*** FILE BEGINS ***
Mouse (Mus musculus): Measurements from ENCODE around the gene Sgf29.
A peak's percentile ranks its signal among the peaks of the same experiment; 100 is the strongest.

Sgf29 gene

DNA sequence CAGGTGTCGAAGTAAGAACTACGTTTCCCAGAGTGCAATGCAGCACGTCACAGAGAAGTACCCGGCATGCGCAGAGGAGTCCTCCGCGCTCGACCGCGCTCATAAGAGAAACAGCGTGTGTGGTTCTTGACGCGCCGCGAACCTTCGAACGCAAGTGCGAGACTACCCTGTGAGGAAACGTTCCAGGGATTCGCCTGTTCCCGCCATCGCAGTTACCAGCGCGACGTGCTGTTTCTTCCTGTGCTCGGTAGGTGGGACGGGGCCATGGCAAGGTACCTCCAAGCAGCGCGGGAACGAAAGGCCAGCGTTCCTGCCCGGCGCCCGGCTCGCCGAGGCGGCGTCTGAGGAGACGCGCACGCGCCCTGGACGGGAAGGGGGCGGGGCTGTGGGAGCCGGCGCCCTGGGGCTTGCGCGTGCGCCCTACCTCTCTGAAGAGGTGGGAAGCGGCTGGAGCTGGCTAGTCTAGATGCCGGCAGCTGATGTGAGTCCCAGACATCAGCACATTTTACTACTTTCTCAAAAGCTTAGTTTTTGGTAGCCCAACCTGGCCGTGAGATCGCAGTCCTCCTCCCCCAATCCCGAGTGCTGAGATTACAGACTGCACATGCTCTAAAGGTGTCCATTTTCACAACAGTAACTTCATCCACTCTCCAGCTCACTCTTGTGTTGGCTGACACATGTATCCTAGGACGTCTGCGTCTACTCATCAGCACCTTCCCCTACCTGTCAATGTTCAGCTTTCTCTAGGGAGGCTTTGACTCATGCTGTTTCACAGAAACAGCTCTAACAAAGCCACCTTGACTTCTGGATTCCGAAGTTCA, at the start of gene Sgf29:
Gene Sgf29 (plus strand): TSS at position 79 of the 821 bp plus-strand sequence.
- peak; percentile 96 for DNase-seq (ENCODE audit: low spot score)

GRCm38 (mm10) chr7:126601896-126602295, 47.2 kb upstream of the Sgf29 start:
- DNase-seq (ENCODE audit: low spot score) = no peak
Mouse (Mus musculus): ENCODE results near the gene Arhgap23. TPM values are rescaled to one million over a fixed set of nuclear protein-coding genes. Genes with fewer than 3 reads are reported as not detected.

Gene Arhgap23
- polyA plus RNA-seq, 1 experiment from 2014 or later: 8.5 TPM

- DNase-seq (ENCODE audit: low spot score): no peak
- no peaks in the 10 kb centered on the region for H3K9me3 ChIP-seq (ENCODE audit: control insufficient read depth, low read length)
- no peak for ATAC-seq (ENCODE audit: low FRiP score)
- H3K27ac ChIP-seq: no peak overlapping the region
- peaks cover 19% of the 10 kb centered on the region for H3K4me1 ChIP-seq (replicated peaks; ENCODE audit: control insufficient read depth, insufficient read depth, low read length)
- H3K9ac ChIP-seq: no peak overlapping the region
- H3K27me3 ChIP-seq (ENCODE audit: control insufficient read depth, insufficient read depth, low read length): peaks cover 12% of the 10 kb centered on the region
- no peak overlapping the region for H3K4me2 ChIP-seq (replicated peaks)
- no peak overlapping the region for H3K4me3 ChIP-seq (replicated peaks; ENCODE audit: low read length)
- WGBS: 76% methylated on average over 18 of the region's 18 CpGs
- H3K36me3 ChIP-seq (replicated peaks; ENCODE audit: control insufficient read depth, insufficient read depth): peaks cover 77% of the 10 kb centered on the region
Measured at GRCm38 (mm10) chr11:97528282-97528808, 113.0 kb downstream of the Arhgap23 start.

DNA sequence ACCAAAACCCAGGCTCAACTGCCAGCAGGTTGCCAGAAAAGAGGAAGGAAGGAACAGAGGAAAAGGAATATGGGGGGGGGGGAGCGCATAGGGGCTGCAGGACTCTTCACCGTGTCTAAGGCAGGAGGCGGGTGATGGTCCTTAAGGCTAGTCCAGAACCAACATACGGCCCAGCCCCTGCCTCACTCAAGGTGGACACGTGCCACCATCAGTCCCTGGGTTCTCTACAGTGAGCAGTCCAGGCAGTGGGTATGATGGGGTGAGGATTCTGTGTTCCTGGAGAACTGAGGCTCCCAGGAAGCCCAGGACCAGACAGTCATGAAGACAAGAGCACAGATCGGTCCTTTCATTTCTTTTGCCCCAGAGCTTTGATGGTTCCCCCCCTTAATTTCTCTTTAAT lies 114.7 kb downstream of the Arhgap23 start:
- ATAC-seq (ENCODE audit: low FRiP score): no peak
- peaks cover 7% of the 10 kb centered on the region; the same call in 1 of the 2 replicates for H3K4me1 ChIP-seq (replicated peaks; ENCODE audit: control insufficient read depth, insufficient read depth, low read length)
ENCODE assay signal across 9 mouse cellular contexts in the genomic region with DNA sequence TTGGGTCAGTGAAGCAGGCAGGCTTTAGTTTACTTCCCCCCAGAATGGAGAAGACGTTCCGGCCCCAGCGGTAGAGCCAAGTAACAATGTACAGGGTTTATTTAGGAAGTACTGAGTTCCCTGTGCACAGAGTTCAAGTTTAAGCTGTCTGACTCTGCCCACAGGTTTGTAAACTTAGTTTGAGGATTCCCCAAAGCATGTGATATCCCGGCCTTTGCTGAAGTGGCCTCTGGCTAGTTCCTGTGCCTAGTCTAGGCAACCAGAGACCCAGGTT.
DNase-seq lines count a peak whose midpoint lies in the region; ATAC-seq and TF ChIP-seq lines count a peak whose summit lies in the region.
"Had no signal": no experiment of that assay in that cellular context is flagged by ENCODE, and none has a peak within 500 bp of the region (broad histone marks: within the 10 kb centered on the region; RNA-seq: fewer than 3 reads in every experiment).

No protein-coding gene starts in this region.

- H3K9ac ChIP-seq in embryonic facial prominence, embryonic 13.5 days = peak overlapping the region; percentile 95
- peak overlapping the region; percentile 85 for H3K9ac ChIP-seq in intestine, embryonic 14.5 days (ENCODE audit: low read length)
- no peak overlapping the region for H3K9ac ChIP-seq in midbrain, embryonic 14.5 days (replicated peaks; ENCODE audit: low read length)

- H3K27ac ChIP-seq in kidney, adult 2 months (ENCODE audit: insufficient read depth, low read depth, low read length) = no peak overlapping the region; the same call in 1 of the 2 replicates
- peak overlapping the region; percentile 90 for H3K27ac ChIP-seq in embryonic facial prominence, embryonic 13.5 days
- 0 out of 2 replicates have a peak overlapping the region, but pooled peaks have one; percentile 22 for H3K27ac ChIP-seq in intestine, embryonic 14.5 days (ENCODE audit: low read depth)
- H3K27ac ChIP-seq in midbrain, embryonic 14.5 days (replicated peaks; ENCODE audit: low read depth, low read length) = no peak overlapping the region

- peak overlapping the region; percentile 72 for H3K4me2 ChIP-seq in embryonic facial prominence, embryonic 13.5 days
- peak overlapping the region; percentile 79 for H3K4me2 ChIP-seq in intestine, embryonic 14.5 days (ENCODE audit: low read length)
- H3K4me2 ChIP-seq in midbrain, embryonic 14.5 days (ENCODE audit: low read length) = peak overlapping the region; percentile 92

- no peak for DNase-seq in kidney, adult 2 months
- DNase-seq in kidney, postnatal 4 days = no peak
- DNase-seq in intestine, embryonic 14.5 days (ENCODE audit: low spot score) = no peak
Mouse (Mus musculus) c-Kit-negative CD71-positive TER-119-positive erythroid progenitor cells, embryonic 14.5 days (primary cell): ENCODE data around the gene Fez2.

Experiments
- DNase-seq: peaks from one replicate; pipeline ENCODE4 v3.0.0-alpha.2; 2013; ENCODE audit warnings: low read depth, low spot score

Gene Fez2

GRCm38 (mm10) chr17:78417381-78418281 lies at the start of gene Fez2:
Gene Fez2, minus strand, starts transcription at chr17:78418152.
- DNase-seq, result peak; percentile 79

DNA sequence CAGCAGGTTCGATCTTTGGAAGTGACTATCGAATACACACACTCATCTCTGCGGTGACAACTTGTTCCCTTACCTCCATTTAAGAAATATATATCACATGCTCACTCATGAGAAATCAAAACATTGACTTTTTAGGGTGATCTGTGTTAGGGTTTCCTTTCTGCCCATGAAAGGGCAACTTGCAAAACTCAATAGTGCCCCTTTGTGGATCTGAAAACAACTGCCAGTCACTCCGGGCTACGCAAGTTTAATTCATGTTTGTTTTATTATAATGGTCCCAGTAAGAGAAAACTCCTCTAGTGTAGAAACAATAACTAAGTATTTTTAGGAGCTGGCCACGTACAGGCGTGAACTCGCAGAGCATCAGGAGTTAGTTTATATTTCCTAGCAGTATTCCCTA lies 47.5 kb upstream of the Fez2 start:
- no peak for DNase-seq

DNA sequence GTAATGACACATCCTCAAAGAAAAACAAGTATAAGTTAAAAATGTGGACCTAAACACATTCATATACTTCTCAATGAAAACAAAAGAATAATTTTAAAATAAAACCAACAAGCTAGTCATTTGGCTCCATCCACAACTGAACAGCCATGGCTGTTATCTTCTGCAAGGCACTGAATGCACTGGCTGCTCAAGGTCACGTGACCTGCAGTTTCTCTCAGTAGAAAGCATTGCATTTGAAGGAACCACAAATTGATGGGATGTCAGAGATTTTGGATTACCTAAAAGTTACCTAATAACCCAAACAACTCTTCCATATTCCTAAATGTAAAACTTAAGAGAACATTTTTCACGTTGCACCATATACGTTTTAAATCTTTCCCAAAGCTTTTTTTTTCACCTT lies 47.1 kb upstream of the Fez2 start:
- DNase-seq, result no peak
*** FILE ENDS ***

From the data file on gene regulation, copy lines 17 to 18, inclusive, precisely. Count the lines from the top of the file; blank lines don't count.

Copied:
- H3K9ac ChIP-seq: no peak overlapping the region
- H3K27me3 ChIP-seq (ENCODE audit: control insufficient read depth, insufficient read depth, low read length): peaks cover 12% of the 10 kb centered on the region